The U.S. Court of Appeals for the Seventh Circuit has determined that employees may be held individually liable under Section 1981 if their discriminatory actions led their employer to terminate another employee. This was a case of first impression involving the so-called “cat’s paw” theory of liability, so-named for a fable involving a monkey that persuades a cat to pull roasting walnuts from a fireplace, only to burn his paw and get no walnuts himself. “Why should the ‘hapless cat’ (or at least his employer) get burned,” the panel asked, “but not the malicious ‘monkey?’” More ›

Employee’s Complaint About Another Employee’s "Imprudent" Remark Insufficient to Support Retaliation Claim

At a company dinner, a supervisor commented to a young male employee that she preferred younger men and had engaged in multiple workplace relationships. A vice president of the company learned of the supervisor’s comments and reported them to management as sexual harassment in violation of Title VII of the Civil Rights Act of 1964, as amended (Title VII). At the same time, he reported that the same supervisor was racially discriminating against a subordinate whom he believed she had treated too harshly. The vice president was subsequently fired due to his inadequate work performance. He then sued the employer alleging that he was fired in retaliation for opposing the supervisor’s sexual and racial harassment of other employees in violation of Title VII and Section 1981. The U.S. Court of Appeals for the Seventh Circuit rejected the vice president’s claim. The court found that the vice president did not engage in “protected activity” when he reported the supervisor’s purported sexual harassment because he could not have reasonably believed that the supervisor’s behavior, “a single instance of sexually charged remarks,” amounted to sexual harassment. The court reasoned that while the supervisor’s remarks were “imprudent,” they were “relatively tame.” Although the court did find that the vice president engaged in protected activity when he reported what he believed to be racial discrimination, the vice president did not present evidence to rebut the employer’s legitimate reason for terminating him, in that his work performance was not adequate. The court consequently dismissed his case. Employers must be certain that adverse action is never taken against an employee for having opposed what he or she reasonably believed to be unlawful discrimination or harassment.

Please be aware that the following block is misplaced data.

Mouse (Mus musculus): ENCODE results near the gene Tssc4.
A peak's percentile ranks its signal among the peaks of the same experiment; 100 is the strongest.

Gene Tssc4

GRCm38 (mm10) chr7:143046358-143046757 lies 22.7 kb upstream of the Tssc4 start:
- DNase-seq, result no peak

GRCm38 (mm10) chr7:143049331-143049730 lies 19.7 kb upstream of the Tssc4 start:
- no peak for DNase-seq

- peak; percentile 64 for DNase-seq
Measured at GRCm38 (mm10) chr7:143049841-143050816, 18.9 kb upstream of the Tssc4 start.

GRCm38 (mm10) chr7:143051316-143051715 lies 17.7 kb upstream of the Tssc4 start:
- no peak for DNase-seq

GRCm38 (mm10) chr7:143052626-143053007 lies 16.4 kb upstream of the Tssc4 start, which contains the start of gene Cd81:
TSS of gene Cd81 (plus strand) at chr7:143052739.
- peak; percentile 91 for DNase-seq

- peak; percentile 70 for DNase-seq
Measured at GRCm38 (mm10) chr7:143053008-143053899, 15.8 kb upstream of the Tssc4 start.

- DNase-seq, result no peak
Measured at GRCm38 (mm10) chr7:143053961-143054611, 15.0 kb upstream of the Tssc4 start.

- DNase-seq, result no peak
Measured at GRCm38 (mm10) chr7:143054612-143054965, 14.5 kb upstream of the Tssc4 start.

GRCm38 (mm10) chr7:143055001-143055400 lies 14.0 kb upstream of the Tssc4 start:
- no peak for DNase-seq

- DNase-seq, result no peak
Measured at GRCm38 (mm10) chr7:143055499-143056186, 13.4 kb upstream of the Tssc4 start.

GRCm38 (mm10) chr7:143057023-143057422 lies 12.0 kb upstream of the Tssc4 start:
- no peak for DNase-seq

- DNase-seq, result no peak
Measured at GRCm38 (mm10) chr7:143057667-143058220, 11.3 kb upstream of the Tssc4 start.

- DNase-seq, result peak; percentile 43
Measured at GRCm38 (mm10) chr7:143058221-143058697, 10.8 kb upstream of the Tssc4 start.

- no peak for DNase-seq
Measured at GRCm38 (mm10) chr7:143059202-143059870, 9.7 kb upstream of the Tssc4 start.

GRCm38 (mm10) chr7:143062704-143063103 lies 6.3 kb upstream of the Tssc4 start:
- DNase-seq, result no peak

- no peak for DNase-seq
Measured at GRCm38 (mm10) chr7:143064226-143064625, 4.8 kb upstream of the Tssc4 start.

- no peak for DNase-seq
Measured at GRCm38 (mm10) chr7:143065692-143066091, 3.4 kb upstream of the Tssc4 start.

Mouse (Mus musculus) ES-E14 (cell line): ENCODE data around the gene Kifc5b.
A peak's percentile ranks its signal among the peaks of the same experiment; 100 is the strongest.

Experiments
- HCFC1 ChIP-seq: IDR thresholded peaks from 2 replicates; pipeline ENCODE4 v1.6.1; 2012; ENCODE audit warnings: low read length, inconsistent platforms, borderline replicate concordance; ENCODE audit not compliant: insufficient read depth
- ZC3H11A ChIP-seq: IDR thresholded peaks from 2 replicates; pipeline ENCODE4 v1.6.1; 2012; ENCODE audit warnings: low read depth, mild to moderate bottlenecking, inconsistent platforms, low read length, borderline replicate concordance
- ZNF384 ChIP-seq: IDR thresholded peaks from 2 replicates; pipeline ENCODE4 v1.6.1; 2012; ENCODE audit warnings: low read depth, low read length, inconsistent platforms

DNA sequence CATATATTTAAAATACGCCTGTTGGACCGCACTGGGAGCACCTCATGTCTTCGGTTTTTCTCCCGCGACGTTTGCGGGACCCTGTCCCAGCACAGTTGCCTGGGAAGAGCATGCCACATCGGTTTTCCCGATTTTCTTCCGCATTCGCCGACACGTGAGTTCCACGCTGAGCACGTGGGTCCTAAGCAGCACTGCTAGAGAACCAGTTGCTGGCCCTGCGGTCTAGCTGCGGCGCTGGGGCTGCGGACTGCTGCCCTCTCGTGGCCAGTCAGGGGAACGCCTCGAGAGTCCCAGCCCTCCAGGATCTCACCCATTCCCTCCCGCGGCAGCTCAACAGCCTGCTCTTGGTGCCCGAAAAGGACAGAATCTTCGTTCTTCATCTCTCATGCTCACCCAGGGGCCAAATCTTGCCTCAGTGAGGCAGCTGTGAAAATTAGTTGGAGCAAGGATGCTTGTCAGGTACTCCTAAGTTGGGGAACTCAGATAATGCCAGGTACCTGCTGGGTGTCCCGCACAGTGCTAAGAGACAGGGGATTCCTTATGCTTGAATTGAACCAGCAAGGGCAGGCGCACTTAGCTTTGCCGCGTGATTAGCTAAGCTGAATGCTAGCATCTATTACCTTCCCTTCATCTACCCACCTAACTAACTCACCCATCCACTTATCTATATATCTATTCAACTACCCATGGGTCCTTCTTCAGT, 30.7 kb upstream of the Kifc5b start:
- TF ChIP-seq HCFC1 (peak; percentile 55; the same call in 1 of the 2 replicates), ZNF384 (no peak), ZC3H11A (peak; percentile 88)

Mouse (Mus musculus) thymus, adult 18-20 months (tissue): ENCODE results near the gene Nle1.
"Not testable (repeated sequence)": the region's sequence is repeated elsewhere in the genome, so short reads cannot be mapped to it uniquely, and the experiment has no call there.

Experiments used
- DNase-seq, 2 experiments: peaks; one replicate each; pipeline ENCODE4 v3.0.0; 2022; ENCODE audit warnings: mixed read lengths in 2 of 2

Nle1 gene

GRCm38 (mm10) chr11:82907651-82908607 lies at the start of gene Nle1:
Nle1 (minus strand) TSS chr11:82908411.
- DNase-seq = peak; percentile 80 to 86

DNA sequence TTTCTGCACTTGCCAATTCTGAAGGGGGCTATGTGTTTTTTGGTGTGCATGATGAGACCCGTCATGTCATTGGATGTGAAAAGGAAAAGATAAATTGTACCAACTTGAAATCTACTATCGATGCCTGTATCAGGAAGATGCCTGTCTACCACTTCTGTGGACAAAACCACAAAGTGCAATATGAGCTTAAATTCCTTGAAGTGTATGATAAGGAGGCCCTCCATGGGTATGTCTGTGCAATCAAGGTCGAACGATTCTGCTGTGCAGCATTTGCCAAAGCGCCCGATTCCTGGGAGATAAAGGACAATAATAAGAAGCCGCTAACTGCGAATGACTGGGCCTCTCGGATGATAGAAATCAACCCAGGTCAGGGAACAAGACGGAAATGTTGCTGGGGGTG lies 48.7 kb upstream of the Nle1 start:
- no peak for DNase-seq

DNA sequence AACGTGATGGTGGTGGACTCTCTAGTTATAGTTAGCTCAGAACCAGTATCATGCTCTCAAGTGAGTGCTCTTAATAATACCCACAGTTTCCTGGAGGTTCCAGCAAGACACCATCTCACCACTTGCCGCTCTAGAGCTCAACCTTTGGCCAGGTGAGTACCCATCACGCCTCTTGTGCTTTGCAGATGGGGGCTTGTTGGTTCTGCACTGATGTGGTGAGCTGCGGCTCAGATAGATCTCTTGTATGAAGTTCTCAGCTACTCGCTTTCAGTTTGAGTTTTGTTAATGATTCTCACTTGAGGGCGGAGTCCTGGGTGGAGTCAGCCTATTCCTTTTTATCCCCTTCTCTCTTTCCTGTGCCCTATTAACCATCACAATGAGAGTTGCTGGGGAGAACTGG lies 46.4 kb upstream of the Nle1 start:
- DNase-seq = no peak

O’Leary v. Accretive Health, Inc., No. 10-1418 (7th Cir. Oct. 19, .2011)

Seventh Circuit Emphasizes that Prompt Investigation is key to Eliminating Employer Liability for Co-Worker Harassment Under Title VII

An African-American employee was involved in a personal feud with several co-workers, leading her to file 10 complaints of racial harassment within a two-year period. The employer promptly investigated each of the complaints, determining in only one case that the alleged harassment had occurred and that discipline was appropriate. Where the evidence was inconclusive, the employer counseled all parties involved to treat one another with respect. The employee was unsatisfied with those responses, however, and sued the employer. He alleged that the employer had allowed its employees to create a racially hostile work environment in violation of Title VII of the Civil Rights Act of 1964, as amended. An employer is liable under Title VII for an employee’s harassment when it fails to take reasonable steps to discover and remedy the harassment. The U.S. Court of Appeals for the Seventh Circuit found no basis for employer liability because the employer had investigated each of the employee’s complaints with vigor and had taken appropriate corrective action when necessary. The court concluded: “As we have said before, prompt investigation is the hallmark of reasonable corrective action.” Employers should remember that when they become aware of a potential complaint of harassment, it is imperative to immediately investigate and respond accordingly; by doing so, the employer will avoid liability for employee’s misconduct.